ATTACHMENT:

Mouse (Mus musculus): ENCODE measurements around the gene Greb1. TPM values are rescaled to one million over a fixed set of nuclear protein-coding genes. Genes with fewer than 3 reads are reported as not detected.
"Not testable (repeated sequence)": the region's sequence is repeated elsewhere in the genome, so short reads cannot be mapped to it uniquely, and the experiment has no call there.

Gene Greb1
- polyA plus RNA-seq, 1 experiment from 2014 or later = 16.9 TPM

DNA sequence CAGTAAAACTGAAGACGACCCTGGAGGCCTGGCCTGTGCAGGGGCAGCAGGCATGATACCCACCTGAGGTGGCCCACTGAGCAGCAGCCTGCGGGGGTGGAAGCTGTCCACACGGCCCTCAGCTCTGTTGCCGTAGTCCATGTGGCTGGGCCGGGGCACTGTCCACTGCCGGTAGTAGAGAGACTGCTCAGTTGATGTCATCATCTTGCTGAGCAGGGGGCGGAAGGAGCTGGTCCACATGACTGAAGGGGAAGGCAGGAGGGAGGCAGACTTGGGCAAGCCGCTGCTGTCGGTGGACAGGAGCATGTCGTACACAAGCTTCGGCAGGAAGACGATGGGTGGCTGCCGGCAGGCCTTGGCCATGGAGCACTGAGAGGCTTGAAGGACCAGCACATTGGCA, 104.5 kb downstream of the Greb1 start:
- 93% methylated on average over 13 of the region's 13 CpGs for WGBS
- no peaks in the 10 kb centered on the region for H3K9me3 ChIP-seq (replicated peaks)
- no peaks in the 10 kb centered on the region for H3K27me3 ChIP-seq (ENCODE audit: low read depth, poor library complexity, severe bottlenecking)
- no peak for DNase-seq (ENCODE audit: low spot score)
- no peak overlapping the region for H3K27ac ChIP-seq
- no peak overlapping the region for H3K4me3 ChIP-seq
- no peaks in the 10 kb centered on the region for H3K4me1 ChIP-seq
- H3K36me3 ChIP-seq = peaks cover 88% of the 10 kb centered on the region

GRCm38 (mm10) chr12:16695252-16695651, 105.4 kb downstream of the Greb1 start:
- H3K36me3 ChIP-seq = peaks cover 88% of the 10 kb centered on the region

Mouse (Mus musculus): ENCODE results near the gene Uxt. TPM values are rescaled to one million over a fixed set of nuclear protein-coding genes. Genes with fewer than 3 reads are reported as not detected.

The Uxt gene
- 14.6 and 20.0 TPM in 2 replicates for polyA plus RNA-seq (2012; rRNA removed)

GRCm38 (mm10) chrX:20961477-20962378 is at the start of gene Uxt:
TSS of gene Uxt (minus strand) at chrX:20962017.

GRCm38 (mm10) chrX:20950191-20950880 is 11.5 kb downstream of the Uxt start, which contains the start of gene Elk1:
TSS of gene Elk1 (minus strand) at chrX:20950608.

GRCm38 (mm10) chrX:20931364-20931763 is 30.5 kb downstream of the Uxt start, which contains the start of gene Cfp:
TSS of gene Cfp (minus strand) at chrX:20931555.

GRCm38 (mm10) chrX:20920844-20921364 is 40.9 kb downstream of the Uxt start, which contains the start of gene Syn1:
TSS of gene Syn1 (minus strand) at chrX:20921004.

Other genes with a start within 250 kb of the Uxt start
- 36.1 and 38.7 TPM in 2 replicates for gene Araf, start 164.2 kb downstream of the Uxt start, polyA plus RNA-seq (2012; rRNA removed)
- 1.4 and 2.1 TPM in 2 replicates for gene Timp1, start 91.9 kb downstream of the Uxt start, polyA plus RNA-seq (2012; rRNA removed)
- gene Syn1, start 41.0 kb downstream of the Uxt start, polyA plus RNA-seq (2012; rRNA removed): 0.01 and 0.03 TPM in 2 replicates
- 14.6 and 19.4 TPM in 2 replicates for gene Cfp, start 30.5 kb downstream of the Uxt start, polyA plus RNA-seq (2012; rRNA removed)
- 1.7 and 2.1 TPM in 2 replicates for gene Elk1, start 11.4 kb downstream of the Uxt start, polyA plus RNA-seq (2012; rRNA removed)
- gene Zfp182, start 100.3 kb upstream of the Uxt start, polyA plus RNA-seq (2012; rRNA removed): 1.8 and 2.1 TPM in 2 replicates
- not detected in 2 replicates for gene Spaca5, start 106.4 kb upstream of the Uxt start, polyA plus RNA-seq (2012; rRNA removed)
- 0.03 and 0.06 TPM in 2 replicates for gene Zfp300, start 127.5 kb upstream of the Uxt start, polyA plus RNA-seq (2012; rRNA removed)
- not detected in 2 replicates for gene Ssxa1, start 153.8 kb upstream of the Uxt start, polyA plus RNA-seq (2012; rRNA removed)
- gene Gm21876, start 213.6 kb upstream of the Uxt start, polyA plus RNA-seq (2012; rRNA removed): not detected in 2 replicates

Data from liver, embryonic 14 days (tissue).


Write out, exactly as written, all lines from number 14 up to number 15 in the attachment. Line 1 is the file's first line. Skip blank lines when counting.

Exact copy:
GRCm38 (mm10) chr12:16695252-16695651, 105.4 kb downstream of the Greb1 start:
- H3K36me3 ChIP-seq = peaks cover 88% of the 10 kb centered on the region